unsupervised learning in machine learning|unsupervised learning algorithms| unsupervised learning

unsupervised learning

unsupervised learning in machine learning

Unsupervised learning:- Unlike supervised learning, in unsupervised learning, there is no labeled training data to learn from and no prediction to be made. In unsupervised learning, the objective is to take a dataset as input and try to find natural groupings or patterns within the data elements or records. Therefore, unsupervised learning is often termed a descriptive model and the process of unsupervised learning is referred to as pattern discovery of knowledge discovery. One critical application of unsupervised learning is customer segmentation.

Clustering is the main type of unsupervised learning. It intends to group or organize similar objects together. For that reason, objects belonging to the same cluster are quite similar to each other while objects belonging to different clusters are quite dissimilar. Hence, the objective of clustering is to discover the intrinsic grouping of unlabelled data and form clusters, as depicted in Figure 1.7. Different measures of similarity can be applied for clustering. One of the most commonly adopted similarity

measures is distance. Two data items are considered as a part of the same cluster if the distance between them is less. In the same way, if the distance between the data items is high, the items do not generally belong to the same cluster. This is also known as distance-based clustering. Figure 1.8 depicts the process of clustering at a high level.

Other than clustering of data and getting a summarized view from it, one more variant of unsupervised learning is association analysis. As a part of association analysis, the association between data elements is identified. Let’s try to understand the approach of association analysis in the context of one of the most common examples, i.e. market basket analysis as shown in Figure 1.9. From past transaction data in a grocery store, it may be observed that most of the customers who have bought item A. have also bought item B and item Cor at least once of them. This means that there is a strong association of the event purchase of item A with the event purchase of item B’, or ‘purchase of item C. Identifying these sorts of associations is the goal of association analysis. This helps in boosting up the sales pipeline, hence a critical input for the sales group. Critical applications of association analysis include market basket analysis and recommender systems.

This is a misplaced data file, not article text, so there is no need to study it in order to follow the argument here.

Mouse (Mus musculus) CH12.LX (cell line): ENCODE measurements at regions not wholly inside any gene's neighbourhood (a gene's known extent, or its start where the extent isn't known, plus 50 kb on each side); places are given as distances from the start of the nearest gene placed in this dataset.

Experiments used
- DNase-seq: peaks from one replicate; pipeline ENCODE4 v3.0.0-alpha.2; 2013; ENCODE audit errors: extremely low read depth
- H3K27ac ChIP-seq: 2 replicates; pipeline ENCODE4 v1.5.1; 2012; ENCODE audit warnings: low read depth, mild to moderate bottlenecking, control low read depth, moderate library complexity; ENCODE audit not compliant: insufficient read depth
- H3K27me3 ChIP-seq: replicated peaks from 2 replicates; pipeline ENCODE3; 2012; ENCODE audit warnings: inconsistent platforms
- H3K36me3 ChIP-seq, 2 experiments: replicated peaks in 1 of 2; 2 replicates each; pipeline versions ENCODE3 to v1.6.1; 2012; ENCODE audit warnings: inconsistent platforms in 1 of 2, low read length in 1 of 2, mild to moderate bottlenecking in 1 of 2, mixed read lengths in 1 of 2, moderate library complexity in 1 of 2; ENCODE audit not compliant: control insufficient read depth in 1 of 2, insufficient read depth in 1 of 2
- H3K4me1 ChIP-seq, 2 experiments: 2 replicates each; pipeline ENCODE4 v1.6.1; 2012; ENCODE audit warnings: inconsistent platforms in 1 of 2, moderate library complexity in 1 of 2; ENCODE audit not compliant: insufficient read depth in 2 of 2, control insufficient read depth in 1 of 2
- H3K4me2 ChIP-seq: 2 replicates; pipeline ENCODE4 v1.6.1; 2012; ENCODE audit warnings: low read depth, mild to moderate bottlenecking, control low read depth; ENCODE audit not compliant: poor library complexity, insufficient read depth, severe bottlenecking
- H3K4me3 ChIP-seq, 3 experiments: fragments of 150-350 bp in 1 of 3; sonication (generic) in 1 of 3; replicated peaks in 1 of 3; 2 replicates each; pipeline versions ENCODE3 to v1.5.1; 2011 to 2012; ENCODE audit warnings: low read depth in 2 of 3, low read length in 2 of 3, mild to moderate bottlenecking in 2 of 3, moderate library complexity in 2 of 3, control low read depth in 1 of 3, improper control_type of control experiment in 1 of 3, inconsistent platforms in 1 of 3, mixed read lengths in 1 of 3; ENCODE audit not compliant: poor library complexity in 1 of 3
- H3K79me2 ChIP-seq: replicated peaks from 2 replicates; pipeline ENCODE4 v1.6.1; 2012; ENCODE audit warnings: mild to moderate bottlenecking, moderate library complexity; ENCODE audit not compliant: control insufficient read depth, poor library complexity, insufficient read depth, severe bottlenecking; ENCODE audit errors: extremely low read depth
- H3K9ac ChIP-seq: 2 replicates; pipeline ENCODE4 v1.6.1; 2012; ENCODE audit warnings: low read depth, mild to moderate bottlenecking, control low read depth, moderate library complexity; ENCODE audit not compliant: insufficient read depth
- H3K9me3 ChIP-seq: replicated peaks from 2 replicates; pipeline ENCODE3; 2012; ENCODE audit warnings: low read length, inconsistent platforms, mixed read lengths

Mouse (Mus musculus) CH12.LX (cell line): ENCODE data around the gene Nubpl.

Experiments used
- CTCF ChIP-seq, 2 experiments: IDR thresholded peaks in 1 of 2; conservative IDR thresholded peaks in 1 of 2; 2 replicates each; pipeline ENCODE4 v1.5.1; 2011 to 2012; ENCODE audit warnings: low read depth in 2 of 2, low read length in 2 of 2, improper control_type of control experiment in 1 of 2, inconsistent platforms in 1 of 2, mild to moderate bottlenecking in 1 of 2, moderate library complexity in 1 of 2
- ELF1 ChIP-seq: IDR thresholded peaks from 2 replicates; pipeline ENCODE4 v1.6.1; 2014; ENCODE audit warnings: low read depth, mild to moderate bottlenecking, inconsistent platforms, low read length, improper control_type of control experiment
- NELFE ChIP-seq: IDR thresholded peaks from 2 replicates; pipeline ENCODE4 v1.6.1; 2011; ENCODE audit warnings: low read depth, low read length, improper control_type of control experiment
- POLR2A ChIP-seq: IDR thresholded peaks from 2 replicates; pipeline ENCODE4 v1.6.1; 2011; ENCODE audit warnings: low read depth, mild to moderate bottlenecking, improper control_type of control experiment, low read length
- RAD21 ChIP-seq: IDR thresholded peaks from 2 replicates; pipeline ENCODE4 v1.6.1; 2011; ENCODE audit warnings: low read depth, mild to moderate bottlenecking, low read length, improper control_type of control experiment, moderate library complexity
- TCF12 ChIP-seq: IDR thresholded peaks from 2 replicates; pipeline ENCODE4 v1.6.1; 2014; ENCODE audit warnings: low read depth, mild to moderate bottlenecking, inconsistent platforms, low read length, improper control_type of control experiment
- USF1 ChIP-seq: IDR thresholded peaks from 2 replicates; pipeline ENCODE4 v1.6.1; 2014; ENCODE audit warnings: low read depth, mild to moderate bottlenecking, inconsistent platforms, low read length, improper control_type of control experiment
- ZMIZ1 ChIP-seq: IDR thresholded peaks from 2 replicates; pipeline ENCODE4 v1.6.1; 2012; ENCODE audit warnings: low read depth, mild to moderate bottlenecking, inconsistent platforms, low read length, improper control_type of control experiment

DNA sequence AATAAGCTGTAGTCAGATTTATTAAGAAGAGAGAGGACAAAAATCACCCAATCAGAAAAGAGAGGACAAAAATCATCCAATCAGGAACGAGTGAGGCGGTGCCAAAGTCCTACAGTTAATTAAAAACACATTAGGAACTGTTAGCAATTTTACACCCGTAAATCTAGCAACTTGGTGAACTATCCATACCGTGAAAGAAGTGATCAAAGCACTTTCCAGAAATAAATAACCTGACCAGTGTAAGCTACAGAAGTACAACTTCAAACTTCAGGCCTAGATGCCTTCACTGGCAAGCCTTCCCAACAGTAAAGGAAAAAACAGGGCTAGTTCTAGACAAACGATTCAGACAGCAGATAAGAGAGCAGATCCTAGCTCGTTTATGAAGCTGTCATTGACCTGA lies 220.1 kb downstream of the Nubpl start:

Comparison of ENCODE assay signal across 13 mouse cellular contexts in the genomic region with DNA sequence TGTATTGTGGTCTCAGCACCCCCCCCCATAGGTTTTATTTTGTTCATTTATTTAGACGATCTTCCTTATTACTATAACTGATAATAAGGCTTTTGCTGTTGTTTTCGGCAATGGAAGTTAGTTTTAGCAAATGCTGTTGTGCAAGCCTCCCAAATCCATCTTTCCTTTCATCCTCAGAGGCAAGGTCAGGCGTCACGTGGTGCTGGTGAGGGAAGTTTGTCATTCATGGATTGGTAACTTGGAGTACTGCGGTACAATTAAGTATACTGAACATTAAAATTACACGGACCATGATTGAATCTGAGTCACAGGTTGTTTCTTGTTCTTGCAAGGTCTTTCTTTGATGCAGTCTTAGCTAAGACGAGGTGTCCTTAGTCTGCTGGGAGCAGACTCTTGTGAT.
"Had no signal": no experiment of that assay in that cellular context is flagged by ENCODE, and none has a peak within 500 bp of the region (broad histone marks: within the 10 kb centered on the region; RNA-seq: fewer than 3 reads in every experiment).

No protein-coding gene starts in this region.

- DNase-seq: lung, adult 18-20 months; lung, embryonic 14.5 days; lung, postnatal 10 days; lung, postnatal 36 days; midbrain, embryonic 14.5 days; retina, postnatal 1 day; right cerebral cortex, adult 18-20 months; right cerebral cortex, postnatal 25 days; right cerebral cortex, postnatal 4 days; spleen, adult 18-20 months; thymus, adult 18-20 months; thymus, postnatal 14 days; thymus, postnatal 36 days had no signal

TransIDItems Bought
1{Butter, Bread}
2{Diaper, Bread, Milk, Beer}
3{Milk, Chicken, Beer, Diaper}
4{Bread, Diaper, Chicken, Beer}
5{Diaper, Beer, Cookies, Ice Cream}

Market Basket transactions

Frequent itemsets-> (Diaper, Beer)

Possible association: Diaper-> Beer

FIG 1.9

Market Basket analysis

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